Profoundly Compassionate

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If you harbor desires for truly deserved happy endings and sharply drawn prose, then you will relish every page of Liz Moore’s new novel Heft.

There’s a saying that calms down even the most neurotic of us when we’re feeling like we’re losing our wits: “The truly crazy person never thinks he’s crazy.” This is a stabilizing statement, in which one gets to believe that, simply by recognizing that there’s a problem, there’s a way out of the darkness. The same can be true for misanthropy—the truly misanthropic person feels profoundly well-adjusted. And so we feel affection for any outsider that experiences a sense of shame, of displacement, and a hope for something redeeming to change their lives dramatically. The lonely professor Arthur Opp, one of two protagonists in Liz Moore’s novel, Heft, feels that tug of normalcy—even as he lumbers about his brownstone, hovering somewhere between 500-600 pounds, he imagines writing a confessional to expose his true state of living. “My house has grown so familiar to me that I don’t see it . . . I roam from room to room, a ghost, a large redfaced ghost.” He has devolved so far that he spooks himself, even as he considers his house a “cocoon”. Misanthropy isn’t something you grow out of. It’s something that simmers over many years, something that becomes as natural to you as a second skin. And it takes an extreme event—an impending visit from the child of a long-lost crush—to shake Arthur into imagining a different way of life.

Borrowing a page from Muriel Barbery’s The Elegance of the Hedgehog (in which an awkward but brilliant old lady meets a troubled yet promising child),Moore weaves Arthur’s narrative into that of a lonely teenage boy named Kel. Kel is the troubled yet athletically gifted son of Charlene Keller, one of Arthur’s former students and a pen-pal whom he has long held as a romantic ideal (though he remains unaware of her personal demons). Kel suffers from no illusions about his mother—he sees her as a full-blown alcoholic, and one who may jeopardize his promising future as a top-recruit baseball player from his elite private high school in Pells’ Landing. But when Kel comes home to their house in Yonkers to find a note taped to her bedroom door—“Dear Kel, Do not come in. Call police. Love, Mom”—his life and its carefully managed tower of secrets begin to crumble apart.

Charlene’s charms, and any previous stability that may have come with them, are never fully illuminated to the reader, either through Kel’s recollections of her or through Arthur’s numerous letters. One has to wonder why Moore would make such an inscrutable character the catalyst for so much turmoil—we don’t know why Arthur loves her, beyond a bland sense of sympathy. And while the reader immediately feels the weight of Kel’s secret home catastrophe, which he desperately tries to mask, he seems to have a legitimate support system of friends and potential girlfriends to keep him afloat. Even his worst moment—a less-than-flawless tryout for the major leagues—is buoyed by a sense of desperate optimism: he almost tackles the scout with his pleas. “You have to give me another chance. You have to let me show you—in the spring. I’m so much better in the spring.” Only the dilemma of Arthur’s housekeeper—the sweet, feisty, and pregnant Yolanda—is legitimately bottomless, and even then, Arthur seems to placate it too quickly with a peanut butter sandwich and a gallon of milk.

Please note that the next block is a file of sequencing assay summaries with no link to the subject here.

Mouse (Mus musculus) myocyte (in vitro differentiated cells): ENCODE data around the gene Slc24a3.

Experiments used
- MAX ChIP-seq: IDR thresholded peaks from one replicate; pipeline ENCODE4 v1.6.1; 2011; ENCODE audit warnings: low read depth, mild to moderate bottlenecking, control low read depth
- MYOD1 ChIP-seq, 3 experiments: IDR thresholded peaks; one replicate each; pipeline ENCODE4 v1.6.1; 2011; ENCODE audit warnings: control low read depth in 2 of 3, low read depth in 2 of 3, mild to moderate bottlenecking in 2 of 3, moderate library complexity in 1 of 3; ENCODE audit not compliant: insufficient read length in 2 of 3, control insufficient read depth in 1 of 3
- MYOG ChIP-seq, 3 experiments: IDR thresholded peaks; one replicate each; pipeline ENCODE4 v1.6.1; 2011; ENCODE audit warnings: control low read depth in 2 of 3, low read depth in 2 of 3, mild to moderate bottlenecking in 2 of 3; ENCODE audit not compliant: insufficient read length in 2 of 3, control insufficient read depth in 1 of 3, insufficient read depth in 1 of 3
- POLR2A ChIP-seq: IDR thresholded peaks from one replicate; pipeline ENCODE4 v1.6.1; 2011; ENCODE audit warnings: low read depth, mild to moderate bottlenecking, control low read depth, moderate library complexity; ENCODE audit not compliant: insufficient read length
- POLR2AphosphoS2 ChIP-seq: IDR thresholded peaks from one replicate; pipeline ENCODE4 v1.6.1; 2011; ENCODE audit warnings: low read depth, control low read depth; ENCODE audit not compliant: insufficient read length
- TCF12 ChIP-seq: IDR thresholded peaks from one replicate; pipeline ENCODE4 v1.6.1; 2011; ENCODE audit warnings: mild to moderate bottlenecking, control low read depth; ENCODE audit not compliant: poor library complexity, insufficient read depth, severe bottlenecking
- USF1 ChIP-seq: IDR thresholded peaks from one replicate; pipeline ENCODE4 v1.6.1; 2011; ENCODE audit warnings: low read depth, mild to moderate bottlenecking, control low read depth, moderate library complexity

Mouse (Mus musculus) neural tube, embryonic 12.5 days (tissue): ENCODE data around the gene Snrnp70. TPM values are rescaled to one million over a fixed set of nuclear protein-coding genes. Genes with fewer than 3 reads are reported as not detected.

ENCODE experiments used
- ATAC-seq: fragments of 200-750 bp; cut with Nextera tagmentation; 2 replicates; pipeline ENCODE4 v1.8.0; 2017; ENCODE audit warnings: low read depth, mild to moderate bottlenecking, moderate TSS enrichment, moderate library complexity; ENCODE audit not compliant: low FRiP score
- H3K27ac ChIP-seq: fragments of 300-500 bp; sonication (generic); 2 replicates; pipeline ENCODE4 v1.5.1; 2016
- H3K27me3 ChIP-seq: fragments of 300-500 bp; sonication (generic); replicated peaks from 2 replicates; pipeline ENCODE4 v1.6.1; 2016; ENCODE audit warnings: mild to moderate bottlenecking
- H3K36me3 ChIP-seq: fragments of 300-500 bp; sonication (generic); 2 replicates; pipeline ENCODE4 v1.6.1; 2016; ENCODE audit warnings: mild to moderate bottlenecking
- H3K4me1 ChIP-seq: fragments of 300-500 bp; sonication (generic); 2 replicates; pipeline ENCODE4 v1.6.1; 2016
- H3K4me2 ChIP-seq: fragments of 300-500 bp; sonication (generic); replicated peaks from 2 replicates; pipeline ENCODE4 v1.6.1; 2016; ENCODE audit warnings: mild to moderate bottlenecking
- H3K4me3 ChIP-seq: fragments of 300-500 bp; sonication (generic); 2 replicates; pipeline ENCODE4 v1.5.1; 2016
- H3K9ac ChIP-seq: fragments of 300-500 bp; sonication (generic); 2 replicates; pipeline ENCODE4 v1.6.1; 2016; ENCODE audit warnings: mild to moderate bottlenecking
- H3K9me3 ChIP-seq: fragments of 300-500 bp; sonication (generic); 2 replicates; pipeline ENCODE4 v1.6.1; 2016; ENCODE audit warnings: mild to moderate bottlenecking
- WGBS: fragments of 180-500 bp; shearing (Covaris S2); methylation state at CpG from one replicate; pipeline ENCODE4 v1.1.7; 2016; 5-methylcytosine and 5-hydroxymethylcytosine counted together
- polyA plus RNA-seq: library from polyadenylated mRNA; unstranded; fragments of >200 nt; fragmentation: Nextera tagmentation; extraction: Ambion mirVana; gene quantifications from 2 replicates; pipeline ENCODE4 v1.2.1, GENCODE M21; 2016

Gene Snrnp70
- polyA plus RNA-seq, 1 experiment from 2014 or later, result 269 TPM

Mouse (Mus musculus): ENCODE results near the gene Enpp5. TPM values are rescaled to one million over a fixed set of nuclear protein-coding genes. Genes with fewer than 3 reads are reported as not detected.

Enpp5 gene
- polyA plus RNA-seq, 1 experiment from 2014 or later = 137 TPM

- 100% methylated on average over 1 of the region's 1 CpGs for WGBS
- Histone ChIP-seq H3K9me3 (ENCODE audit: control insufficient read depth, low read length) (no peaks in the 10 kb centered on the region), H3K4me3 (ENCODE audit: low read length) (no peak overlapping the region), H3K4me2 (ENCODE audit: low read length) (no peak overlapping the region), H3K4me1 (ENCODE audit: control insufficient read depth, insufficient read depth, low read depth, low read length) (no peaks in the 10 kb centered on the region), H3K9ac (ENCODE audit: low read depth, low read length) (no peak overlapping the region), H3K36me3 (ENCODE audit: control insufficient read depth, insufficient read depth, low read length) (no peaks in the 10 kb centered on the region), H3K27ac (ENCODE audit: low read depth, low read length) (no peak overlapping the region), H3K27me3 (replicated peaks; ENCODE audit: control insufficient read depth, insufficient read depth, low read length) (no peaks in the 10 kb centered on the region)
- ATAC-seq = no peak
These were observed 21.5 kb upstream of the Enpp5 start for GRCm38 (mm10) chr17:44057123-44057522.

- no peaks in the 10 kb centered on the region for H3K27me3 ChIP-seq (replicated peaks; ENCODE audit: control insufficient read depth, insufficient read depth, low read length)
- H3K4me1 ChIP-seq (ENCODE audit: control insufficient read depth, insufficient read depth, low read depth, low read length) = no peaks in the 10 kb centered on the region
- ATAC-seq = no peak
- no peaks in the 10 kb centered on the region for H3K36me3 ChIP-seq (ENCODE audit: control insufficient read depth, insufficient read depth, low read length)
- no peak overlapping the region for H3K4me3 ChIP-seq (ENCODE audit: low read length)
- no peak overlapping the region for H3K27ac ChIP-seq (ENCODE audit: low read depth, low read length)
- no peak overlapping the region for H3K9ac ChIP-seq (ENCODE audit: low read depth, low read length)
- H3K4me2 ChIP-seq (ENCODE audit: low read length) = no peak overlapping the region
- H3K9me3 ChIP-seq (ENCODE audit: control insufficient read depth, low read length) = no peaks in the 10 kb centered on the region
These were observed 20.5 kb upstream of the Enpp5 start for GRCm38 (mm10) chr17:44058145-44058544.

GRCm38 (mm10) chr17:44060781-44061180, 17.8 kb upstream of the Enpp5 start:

It may seem ridiculous to fault a novel for being too balanced, well-structured, or measured out in its moments of tragedy and triumph. Yet Moore’s confident tone manages to undermine the tragedies that her characters are experiencing. Rather than feeling intimately drawn to Arthur and Kel as they struggle with enormous challenges, their evolution is so clearly mid-second act that we can already anticipate the rock-bottom and redemptive arc just around the corner. Even those characters meant to throw Arthur and Kel off-course—especially Yolanda and her zest for life, a manic pixie dream girl with an impending due date—feel more like staged and carefully inserted comic relief. And on the point of truly hitting rock bottom—well, they never seem to do so. Perhaps for Moore’s fear that if she lets them fall too far, they’ll never be able to crawl back up again. But I can’t blame her—if ever an author cared more deeply about her characters than Liz Moore, I haven’t found her yet. She is a profoundly compassionate writer, and in these two unlikely heroes, she gives us people worth rooting for.

Ultimately, the question of Heft’s…well, heft . . . depends on how deep you want your tragedy to go. If you’re craving a portrait of addiction at its lowest, most frightening state, then you can find more depraved portraits of what chemical or culinary dependency look like. But if you want to hold off, keep the horrors at a distance, and instead harbor desires for truly deserved happy endings, then you will relish every page of Moore’s neatly and sharply drawn prose.

Jessica Freeman-Slade is a writer who reviews and blogs on book culture at The [TK] Review, and has written reviews for The Millions, The Los Angeles Review of Books, and Specter Magazine, among others. She works as an editor at Random House and lives in Morningside Heights. More from this author →